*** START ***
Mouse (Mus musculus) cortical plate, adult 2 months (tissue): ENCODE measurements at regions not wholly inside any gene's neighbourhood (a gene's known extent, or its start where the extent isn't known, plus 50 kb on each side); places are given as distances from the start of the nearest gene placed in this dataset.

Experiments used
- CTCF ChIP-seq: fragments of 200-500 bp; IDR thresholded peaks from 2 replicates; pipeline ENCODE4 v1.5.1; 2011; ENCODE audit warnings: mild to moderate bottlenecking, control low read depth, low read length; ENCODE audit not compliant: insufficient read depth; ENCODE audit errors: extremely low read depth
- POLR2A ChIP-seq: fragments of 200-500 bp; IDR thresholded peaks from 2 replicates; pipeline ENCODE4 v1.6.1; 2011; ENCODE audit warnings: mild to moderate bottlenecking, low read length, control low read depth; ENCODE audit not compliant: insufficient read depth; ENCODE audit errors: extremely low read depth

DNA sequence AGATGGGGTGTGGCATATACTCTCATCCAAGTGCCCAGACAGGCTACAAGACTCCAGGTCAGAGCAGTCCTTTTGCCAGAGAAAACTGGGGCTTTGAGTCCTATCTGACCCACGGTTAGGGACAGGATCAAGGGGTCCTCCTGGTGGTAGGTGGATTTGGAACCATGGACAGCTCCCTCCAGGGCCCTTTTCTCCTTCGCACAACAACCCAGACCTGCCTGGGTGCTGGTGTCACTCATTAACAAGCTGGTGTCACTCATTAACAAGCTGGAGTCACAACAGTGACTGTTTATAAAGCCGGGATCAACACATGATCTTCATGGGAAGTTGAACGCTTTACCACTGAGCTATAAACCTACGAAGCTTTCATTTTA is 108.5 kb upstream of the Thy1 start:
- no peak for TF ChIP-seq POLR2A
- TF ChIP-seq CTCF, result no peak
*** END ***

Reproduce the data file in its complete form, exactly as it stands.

Mouse (Mus musculus) cortical plate, adult 2 months (tissue): ENCODE measurements at regions not wholly inside any gene's neighbourhood (a gene's known extent, or its start where the extent isn't known, plus 50 kb on each side); places are given as distances from the start of the nearest gene placed in this dataset.

Experiments used
- CTCF ChIP-seq: fragments of 200-500 bp; IDR thresholded peaks from 2 replicates; pipeline ENCODE4 v1.5.1; 2011; ENCODE audit warnings: mild to moderate bottlenecking, control low read depth, low read length; ENCODE audit not compliant: insufficient read depth; ENCODE audit errors: extremely low read depth
- POLR2A ChIP-seq: fragments of 200-500 bp; IDR thresholded peaks from 2 replicates; pipeline ENCODE4 v1.6.1; 2011; ENCODE audit warnings: mild to moderate bottlenecking, low read length, control low read depth; ENCODE audit not compliant: insufficient read depth; ENCODE audit errors: extremely low read depth

DNA sequence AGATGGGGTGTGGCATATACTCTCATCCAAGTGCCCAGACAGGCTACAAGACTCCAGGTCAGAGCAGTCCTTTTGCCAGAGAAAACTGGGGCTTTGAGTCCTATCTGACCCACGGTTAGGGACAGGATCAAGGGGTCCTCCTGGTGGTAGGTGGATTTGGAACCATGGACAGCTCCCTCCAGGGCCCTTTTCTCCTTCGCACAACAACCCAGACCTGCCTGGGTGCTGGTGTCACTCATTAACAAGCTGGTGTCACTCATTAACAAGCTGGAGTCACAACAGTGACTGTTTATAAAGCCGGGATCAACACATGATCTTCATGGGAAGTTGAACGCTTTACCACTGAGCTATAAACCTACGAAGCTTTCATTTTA is 108.5 kb upstream of the Thy1 start:
- no peak for TF ChIP-seq POLR2A
- TF ChIP-seq CTCF, result no peak